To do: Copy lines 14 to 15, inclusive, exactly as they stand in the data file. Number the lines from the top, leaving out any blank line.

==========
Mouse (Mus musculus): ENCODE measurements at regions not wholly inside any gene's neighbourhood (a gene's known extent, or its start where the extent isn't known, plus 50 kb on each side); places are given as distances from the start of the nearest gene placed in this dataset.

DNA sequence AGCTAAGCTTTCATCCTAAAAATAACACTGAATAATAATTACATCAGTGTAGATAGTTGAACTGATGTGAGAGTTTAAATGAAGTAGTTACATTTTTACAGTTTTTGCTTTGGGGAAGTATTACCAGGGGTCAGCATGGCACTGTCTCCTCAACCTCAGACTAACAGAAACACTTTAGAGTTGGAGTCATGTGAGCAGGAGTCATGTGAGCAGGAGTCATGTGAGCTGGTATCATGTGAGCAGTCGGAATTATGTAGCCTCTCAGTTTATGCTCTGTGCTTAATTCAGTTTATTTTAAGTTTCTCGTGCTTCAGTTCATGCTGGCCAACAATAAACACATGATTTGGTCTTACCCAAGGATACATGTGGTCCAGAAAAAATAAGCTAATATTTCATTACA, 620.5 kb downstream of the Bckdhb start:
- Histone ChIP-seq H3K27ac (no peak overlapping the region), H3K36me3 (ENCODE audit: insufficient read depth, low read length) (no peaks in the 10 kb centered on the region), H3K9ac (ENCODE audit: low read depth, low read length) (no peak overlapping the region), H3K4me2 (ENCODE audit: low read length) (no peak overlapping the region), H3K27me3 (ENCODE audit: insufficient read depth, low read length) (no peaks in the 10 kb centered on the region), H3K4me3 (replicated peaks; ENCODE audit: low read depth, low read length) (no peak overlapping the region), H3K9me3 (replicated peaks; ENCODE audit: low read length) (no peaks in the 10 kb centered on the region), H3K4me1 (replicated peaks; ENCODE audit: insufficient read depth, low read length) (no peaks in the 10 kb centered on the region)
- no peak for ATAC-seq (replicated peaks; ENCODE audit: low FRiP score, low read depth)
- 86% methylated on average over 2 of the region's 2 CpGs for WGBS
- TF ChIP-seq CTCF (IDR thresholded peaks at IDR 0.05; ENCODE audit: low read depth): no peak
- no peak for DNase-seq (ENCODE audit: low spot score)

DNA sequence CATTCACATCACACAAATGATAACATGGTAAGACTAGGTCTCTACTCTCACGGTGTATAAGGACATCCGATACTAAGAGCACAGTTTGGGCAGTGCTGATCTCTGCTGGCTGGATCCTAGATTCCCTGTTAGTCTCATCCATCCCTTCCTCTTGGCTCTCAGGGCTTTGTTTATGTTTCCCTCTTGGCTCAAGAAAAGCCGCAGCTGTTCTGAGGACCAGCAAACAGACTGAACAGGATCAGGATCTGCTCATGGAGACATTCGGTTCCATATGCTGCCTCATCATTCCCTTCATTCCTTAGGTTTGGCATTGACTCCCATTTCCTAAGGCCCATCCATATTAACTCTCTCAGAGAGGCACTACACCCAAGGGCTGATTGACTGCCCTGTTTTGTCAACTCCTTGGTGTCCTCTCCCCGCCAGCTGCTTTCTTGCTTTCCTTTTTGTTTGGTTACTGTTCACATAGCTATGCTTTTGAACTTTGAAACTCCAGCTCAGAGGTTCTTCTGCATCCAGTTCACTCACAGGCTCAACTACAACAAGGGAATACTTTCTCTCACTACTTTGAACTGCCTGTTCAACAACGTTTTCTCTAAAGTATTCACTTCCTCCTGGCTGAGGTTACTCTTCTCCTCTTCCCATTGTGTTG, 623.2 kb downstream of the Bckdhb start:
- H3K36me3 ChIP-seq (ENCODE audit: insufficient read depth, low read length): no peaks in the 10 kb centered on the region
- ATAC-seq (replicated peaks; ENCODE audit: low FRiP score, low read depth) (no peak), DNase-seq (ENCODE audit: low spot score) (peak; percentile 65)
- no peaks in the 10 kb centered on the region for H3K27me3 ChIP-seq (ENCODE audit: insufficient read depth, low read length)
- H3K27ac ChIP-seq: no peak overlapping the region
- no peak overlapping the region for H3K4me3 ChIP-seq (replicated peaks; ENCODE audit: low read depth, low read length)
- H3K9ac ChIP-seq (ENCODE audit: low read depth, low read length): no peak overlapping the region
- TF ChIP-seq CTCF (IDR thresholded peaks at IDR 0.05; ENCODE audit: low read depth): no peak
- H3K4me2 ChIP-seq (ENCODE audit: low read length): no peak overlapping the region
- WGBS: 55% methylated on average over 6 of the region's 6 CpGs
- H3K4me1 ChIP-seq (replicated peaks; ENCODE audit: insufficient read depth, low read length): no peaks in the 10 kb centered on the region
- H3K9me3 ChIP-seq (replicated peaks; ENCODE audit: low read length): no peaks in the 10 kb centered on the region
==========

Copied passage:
- H3K9ac ChIP-seq (ENCODE audit: low read depth, low read length): no peak overlapping the region
- TF ChIP-seq CTCF (IDR thresholded peaks at IDR 0.05; ENCODE audit: low read depth): no peak